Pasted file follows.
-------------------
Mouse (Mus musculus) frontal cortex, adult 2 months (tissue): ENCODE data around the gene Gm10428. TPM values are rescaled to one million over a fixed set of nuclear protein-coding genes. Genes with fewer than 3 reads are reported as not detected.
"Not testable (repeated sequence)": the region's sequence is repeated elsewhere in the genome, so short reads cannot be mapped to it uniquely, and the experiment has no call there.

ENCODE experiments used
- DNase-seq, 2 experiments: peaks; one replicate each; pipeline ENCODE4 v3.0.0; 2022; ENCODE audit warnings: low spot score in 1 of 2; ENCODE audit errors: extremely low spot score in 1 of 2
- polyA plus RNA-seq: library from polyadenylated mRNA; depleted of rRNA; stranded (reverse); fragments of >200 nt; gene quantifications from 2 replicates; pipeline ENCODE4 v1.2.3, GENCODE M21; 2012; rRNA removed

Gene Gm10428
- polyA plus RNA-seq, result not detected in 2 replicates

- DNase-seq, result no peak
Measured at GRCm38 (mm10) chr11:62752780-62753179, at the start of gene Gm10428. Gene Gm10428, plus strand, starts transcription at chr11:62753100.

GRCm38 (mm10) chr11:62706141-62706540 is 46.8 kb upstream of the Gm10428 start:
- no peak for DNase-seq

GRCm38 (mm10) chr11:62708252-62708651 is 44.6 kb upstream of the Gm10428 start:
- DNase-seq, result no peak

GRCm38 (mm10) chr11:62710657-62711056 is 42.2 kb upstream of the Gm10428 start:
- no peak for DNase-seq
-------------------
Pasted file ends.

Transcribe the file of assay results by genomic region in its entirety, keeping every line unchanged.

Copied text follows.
Mouse (Mus musculus) frontal cortex, adult 2 months (tissue): ENCODE data around the gene Gm10428. TPM values are rescaled to one million over a fixed set of nuclear protein-coding genes. Genes with fewer than 3 reads are reported as not detected.
"Not testable (repeated sequence)": the region's sequence is repeated elsewhere in the genome, so short reads cannot be mapped to it uniquely, and the experiment has no call there.

ENCODE experiments used
- DNase-seq, 2 experiments: peaks; one replicate each; pipeline ENCODE4 v3.0.0; 2022; ENCODE audit warnings: low spot score in 1 of 2; ENCODE audit errors: extremely low spot score in 1 of 2
- polyA plus RNA-seq: library from polyadenylated mRNA; depleted of rRNA; stranded (reverse); fragments of >200 nt; gene quantifications from 2 replicates; pipeline ENCODE4 v1.2.3, GENCODE M21; 2012; rRNA removed

Gene Gm10428
- polyA plus RNA-seq, result not detected in 2 replicates

- DNase-seq, result no peak
Measured at GRCm38 (mm10) chr11:62752780-62753179, at the start of gene Gm10428. Gene Gm10428, plus strand, starts transcription at chr11:62753100.

GRCm38 (mm10) chr11:62706141-62706540 is 46.8 kb upstream of the Gm10428 start:
- no peak for DNase-seq

GRCm38 (mm10) chr11:62708252-62708651 is 44.6 kb upstream of the Gm10428 start:
- DNase-seq, result no peak

GRCm38 (mm10) chr11:62710657-62711056 is 42.2 kb upstream of the Gm10428 start:
- no peak for DNase-seq